The program sends the received data back out to the serial console.

The data to send to the console is correct when it is latched from the Omnibus signals and sent to the 8271 chips that make up the UART.

The data is not correct when it leaves the serial port.

We have very good documentation on the M8650 board so we should be able to repair it.


Last week we could get data from a terminal into the PDP-8/E, but not back out.

After some debugging we found that there was a start-bit, 8 data-bits, and no stop-bits going out the serial port.

That really confused the terminal.

The 7474 flip-flop E20 on the M8650 KL8-E board was defective.

We replaced it with a NOS spare IC.

Now it talks both directions to a terminal.

The defective IC had slightly rusty leads, just like we found in the PDP-8/I and PDP-8/L.

We replaced lots of rusty IC in the 8/I and 8/L before they behaved well.

Hopefully this 8/E won't require as much surgery.

We toggled in the RIM loader, then sent the BIN loader and the Instruction Test #1 through the serial port from a terminal emulator.

The instruction test failed very quickly.

It looks like the CLA instruction didn't work.

So we have some debugging to do in the processor.


I found that bits 2 & 3 in memory fields 2 & 3 (the upper 8k) are always on.

It also looks like there might be a problem with memory location 7764 in field 0 (the bottom 4k).

The instruction 7510 gets changed to 3510 so the RIM loader doesn't work correctly.

I should be able to load the RIM loader in to memory field 1 for now to get around the problem.

I plan to install a 32k RAM memory board in this system, so fixing the core memory may not be necessary.

I tried all of the toggle-in tests for the PDP-8.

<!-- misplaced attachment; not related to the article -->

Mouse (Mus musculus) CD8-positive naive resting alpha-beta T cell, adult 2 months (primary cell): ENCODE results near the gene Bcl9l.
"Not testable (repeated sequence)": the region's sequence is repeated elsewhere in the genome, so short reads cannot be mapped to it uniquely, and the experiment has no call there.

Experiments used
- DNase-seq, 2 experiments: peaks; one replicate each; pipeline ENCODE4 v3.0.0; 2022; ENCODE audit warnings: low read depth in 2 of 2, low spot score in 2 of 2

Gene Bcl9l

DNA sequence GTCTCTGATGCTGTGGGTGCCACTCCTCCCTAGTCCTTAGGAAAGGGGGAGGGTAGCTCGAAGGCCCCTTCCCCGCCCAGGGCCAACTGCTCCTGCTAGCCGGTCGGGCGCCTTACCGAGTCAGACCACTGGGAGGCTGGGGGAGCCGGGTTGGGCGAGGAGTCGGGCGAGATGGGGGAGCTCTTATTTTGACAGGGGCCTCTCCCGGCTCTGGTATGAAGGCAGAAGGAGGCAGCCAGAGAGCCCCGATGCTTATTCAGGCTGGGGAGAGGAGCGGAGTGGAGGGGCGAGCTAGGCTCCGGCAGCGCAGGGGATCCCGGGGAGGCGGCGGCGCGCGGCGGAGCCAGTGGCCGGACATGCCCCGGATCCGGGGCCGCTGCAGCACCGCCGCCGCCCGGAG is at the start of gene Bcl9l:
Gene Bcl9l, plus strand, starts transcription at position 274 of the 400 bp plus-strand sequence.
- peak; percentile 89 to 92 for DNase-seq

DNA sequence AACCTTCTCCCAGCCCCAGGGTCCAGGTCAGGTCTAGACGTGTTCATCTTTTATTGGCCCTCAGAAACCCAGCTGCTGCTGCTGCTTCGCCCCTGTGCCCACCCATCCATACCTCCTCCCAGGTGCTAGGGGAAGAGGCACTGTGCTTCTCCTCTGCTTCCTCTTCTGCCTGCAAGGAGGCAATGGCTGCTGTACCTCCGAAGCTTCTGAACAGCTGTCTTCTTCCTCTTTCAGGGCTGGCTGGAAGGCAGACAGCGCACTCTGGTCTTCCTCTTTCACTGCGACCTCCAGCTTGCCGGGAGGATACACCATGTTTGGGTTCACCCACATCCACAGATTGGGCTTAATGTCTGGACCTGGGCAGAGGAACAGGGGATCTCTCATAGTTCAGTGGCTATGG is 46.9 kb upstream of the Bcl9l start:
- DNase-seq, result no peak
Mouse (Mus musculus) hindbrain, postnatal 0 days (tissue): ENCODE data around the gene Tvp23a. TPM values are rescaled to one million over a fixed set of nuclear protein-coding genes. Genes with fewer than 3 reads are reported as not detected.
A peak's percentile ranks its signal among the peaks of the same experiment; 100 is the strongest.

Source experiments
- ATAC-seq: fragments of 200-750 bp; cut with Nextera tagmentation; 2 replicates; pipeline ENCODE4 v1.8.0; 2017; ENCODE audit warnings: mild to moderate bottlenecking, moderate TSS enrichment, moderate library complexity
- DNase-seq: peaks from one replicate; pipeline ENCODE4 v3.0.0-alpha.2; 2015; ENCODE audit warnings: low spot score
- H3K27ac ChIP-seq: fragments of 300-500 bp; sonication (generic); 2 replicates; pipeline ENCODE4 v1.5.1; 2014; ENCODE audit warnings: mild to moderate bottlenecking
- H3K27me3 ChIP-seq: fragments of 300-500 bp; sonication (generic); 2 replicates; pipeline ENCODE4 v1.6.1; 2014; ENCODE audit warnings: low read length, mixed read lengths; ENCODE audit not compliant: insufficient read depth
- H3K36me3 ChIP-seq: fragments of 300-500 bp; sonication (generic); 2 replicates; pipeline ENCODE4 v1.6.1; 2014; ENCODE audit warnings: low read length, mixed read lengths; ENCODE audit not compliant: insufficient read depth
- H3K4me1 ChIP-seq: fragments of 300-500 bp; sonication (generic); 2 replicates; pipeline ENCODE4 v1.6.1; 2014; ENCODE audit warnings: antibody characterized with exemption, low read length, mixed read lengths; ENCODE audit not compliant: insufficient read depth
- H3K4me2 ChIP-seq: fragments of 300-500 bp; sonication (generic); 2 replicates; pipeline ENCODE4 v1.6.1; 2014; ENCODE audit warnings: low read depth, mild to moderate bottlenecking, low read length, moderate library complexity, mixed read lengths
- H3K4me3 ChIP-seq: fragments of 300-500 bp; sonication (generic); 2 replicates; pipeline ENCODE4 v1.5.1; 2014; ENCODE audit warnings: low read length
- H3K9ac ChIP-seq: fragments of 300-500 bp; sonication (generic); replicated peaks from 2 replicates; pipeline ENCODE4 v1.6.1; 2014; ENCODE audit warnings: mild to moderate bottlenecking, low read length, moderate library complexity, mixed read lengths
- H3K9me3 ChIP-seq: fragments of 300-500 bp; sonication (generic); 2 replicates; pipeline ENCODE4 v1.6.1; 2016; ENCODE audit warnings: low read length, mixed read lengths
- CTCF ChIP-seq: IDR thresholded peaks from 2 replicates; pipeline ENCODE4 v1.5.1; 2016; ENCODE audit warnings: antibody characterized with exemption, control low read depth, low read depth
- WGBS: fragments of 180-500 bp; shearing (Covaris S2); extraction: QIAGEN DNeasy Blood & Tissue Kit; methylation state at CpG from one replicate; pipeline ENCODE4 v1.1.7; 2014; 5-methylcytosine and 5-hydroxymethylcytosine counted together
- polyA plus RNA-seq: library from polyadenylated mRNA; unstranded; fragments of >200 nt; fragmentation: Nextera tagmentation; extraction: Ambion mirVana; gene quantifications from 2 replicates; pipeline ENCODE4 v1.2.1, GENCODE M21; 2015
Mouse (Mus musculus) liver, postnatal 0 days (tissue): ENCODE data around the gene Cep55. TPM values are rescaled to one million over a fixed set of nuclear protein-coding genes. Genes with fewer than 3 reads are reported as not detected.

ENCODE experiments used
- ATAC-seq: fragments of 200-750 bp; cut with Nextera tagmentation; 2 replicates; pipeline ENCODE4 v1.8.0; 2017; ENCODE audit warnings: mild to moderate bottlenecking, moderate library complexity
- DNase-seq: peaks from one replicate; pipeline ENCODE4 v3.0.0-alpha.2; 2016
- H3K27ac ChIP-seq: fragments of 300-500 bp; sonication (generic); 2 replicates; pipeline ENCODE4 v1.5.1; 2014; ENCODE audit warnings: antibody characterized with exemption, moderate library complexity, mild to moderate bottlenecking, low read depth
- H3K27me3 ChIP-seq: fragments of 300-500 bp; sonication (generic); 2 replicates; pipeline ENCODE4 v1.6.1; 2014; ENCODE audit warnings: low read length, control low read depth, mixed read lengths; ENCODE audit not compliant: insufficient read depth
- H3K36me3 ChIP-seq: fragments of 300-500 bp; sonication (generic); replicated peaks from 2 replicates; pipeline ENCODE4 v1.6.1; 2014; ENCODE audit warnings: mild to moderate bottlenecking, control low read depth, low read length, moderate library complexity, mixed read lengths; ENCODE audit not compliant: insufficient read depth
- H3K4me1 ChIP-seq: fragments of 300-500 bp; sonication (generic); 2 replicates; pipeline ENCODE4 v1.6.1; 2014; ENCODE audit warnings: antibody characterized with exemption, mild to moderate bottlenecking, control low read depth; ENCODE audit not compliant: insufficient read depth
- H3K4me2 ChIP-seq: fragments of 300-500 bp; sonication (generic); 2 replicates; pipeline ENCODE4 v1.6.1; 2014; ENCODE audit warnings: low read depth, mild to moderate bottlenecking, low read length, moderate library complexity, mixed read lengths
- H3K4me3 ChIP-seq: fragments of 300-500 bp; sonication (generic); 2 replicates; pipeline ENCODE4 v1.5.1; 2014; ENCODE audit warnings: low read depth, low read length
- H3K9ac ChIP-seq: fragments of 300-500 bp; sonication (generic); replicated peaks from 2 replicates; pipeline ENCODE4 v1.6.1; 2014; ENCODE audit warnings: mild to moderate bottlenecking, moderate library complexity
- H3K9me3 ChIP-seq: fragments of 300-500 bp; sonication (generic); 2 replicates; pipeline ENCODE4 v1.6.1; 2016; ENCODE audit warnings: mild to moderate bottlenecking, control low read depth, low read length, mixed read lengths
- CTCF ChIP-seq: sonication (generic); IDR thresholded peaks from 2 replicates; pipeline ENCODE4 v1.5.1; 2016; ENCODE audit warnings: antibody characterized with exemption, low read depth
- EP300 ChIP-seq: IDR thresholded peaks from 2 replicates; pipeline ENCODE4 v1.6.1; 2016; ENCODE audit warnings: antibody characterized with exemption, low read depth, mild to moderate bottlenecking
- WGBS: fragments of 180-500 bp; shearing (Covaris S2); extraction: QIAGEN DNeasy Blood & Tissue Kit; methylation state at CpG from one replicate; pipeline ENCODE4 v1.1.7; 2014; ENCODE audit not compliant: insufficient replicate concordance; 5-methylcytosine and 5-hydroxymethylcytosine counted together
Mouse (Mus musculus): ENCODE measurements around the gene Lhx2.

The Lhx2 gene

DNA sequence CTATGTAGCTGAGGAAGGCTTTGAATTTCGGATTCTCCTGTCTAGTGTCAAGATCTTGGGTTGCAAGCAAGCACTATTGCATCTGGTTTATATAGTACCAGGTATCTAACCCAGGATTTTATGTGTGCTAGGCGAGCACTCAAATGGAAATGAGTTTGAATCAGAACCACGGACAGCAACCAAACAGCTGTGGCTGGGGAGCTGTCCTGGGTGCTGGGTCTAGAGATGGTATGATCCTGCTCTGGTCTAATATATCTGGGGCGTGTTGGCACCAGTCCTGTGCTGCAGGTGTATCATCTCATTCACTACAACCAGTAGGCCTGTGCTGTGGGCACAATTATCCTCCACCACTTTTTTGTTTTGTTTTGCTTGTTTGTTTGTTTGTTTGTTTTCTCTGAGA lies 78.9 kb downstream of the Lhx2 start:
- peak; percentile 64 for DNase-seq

So far it looks like the processor is working OK.

Even the stuck bit in the MQ register seems to be OK now.


I picked up an RX08 8" Floppy Disk Controller and a KL8E Asynchronous Interface while on a business trip to Germany.

There are lots of RX01 and RX02 drive systems in the RICM collection so getting one to work should not be too difficult.

Kyle Owen wrote a program that emulates a disk drive connected to a serial port.

I can jumper the KL8E to be the second serial port and for a faster baud rate.

The 8E should be able to boot OS8 from the emulated disk.

Once that is working, it should be easy to make some bootable OS8 floppies.


I removed the SYKESdisk 8" floppy subsystem because it is very unlikely that I will ever find an Omnibus controller for it.

I installed a DEC RX01 8" floppy subsystem in the cabinet where the SYKESDisk was. Fortunately they were the same size.

I swapped the 30A plug on the cabinet power cord for a 20A because we have 20A receptacles available.

I powered up the whole cabinet and found that the fan at the top of the cabinet works.

The 716-B power supply that powers the DC side of the TU56 makes +5V, but does not make -15V.


I received a first article version of a 32k RAM board kit this week.

It only took about an hour to assemble it and give it a try.

The 8/e had just the basic processor, the memory extension, and a serial interface installed in a 20 slot backplane.

I removed the 6x core boards and installed the RAM board at the back of the chassis next to the bus loads card.

The processor was so far mostly untested because of problems with the original core memory boards.

I could deposit and examine locations in all 8x fields from the front panel.

It is very cool having 32k of memory in a PDP-8!

I tried a little ISZ loop and that worked OK.

The RIM loader worked OK and loaded the BIN loader.

The BIN loader worked OK and loaded MAINDEC-8E-D0AB, Instruction Test 1.

The instruction test worked OK, so I ran it for 30 minutes.

This is good news, so I guess that some of the processor is probably OK.

I loaded MAINDEC-8E-D0BB, Instruction Test 2.

This failed right away at 4327 in IOT test #9.

Investigation showed that the mask at 0064 that should have been 5200 was 0.

I fixed the mask and the diag failed again at the same location with the same problem.

I moved the RAM board to the front of the backplane in the slot just behind the serial interface and ran Instruction Test 2 again.

This time it ran OK, so I let it run for 30 minutes.

More good news, lots of the processor is working OK.

I loaded MAINDEC-8E-D0CC-D, 8E Adder Tests.

That ran OK, but I didn't have the patience to run it for 4 hours to see if all 8x fields worked.

I loaded MAINDEC-08-D1EC-D, Extended Memory Checkerboard.

I set it for 8x fields of 4k.

It failed several times in field 3 at loca